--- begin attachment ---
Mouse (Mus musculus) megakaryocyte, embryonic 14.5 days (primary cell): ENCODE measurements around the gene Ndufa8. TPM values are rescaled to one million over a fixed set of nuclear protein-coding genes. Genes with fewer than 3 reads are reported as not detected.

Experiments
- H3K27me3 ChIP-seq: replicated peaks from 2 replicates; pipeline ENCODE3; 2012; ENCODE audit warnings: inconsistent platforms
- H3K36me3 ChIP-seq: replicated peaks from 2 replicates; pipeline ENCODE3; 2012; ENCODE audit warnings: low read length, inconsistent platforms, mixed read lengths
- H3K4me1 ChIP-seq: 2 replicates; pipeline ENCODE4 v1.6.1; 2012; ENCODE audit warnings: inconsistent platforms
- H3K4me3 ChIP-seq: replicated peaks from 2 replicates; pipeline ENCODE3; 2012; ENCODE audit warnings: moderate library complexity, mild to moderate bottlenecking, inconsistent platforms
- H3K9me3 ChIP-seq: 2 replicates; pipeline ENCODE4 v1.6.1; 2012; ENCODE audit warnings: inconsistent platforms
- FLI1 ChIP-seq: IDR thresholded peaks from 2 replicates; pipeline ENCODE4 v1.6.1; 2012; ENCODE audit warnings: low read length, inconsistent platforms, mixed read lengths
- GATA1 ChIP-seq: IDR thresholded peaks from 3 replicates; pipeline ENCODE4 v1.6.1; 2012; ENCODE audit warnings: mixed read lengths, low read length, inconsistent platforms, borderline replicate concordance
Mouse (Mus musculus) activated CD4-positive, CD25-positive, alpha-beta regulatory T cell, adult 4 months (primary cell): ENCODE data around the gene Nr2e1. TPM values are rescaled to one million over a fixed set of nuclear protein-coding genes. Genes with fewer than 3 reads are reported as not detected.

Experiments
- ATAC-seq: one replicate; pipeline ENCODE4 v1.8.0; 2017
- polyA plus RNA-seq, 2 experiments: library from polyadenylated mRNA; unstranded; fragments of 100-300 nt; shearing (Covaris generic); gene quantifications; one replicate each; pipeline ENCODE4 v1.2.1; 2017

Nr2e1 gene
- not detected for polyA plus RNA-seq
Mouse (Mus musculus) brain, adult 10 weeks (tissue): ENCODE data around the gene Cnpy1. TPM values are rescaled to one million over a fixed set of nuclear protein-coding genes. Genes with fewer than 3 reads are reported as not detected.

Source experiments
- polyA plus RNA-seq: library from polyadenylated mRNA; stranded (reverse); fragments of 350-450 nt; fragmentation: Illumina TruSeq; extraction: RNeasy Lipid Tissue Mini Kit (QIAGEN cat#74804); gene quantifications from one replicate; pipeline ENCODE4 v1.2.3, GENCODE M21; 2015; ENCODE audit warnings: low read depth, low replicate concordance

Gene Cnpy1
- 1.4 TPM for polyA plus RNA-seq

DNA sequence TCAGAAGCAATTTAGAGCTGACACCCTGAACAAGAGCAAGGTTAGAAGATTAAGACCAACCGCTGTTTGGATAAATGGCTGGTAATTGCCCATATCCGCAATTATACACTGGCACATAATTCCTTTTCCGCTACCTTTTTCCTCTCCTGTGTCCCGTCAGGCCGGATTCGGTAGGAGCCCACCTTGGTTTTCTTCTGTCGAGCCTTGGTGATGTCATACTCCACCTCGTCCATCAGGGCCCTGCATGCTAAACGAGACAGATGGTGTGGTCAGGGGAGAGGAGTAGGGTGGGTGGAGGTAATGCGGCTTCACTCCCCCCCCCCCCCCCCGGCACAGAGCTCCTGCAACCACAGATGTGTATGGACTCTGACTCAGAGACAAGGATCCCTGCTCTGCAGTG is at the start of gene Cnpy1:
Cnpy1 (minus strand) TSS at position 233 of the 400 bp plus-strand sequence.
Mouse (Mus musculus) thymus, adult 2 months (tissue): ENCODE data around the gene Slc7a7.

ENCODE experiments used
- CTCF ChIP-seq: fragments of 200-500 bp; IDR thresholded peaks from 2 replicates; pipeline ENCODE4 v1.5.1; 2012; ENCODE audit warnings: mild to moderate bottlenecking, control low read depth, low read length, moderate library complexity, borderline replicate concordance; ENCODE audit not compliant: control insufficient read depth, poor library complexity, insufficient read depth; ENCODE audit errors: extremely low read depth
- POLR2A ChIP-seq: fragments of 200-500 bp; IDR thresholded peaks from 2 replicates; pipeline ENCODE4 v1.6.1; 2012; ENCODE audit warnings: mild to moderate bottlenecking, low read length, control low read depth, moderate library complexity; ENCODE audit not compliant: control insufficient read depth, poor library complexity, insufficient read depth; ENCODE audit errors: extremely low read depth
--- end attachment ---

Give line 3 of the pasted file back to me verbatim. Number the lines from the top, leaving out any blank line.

- H3K27me3 ChIP-seq: replicated peaks from 2 replicates; pipeline ENCODE3; 2012; ENCODE audit warnings: inconsistent platforms